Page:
ThermoKiosk: investigating roles for digital surveys of thermal experience in workplace comfort management

Adrian K. Clear, Samantha Mitchell Finnigan, Patrick Olivier, Rob Comber

Research output: Chapter in Book/Report/Conference proceedingConference PaperResearchpeer-review

7 Citations (Scopus)

Abstract

Thermal comfort in shared workplaces is often contested and impacts productivity, wellbeing, and energy use. Yet, subjective and situated comfort experiences are rarely captured and engaged with. In this paper, we explore roles for digital surveys in capturing and visualising subjective experiences of comfort in situ for comfort management. We present findings from a 3-week field trial of our prototype system called ThermoKiosk, which we deployed in an open plan, shared office with a history of thermal comfort complaints. In interviews with occupants and members of facilities management, we find that the data and interactions can play an important role in initiating dialogue to understand and handle tensions, and point to design considerations for more systematically integrating them into workplace comfort practices.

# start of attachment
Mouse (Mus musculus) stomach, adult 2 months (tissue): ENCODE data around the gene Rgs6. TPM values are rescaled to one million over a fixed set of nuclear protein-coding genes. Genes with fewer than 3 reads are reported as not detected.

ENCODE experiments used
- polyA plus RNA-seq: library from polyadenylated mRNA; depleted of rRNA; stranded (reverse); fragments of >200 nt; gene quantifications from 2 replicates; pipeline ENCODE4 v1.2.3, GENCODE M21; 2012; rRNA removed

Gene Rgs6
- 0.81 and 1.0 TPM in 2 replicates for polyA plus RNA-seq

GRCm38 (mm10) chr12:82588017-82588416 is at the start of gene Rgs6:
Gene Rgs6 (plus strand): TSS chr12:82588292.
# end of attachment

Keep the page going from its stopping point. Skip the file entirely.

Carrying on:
Original languageEnglish
Title of host publicationCHI 2018 - Engage with CHI
Subtitle of host publicationCHI 2018 - Proceedings of the 2018 CHI Conference on Human Factors in Computing Systems
EditorsAnna Cox, Mark Perry
Place of PublicationNew York NY USA
PublisherAssociation for Computing Machinery (ACM)
Number of pages12
ISBN (Electronic)9781450356206, 9781450356213
DOIs
Publication statusPublished - 2018
Externally publishedYes
EventInternational Conference on Human Factors in Computing Systems 2018 - Montreal, Canada
Duration: 21 Apr 201826 Apr 2018
Conference number: 36th
https://chi2018.acm.org/
https://dl.acm.org/doi/proceedings/10.1145/3173574 (Proceedings)

Conference

ConferenceInternational Conference on Human Factors in Computing Systems 2018
Abbreviated titleCHI 2018
CountryCanada
CityMontreal
Period21/04/1826/04/18
Internet address

Keywords

  • Energy
  • Office
  • Qualitative methods
  • Subjective experience
  • Survey
  • Thermal comfort
  • Workplace

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